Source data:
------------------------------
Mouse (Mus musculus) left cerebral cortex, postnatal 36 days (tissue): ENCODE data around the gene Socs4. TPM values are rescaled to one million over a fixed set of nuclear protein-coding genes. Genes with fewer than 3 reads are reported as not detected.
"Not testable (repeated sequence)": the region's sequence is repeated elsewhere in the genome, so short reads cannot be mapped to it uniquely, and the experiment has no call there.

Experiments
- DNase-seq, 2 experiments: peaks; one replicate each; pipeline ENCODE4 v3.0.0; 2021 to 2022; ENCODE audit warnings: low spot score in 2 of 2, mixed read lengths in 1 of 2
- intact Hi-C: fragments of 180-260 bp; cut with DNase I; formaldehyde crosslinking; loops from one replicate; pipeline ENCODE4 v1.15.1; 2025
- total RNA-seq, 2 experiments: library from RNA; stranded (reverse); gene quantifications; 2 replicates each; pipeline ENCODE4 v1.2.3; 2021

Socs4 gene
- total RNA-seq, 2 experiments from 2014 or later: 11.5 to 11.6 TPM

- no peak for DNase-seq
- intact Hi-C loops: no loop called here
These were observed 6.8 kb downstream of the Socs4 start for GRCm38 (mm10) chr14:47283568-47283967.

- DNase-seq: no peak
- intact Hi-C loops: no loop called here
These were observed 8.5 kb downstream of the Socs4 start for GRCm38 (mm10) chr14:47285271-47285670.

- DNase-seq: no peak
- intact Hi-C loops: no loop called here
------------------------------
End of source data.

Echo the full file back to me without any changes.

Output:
Mouse (Mus musculus) left cerebral cortex, postnatal 36 days (tissue): ENCODE data around the gene Socs4. TPM values are rescaled to one million over a fixed set of nuclear protein-coding genes. Genes with fewer than 3 reads are reported as not detected.
"Not testable (repeated sequence)": the region's sequence is repeated elsewhere in the genome, so short reads cannot be mapped to it uniquely, and the experiment has no call there.

Experiments
- DNase-seq, 2 experiments: peaks; one replicate each; pipeline ENCODE4 v3.0.0; 2021 to 2022; ENCODE audit warnings: low spot score in 2 of 2, mixed read lengths in 1 of 2
- intact Hi-C: fragments of 180-260 bp; cut with DNase I; formaldehyde crosslinking; loops from one replicate; pipeline ENCODE4 v1.15.1; 2025
- total RNA-seq, 2 experiments: library from RNA; stranded (reverse); gene quantifications; 2 replicates each; pipeline ENCODE4 v1.2.3; 2021

Socs4 gene
- total RNA-seq, 2 experiments from 2014 or later: 11.5 to 11.6 TPM

- no peak for DNase-seq
- intact Hi-C loops: no loop called here
These were observed 6.8 kb downstream of the Socs4 start for GRCm38 (mm10) chr14:47283568-47283967.

- DNase-seq: no peak
- intact Hi-C loops: no loop called here
These were observed 8.5 kb downstream of the Socs4 start for GRCm38 (mm10) chr14:47285271-47285670.

- DNase-seq: no peak
- intact Hi-C loops: no loop called here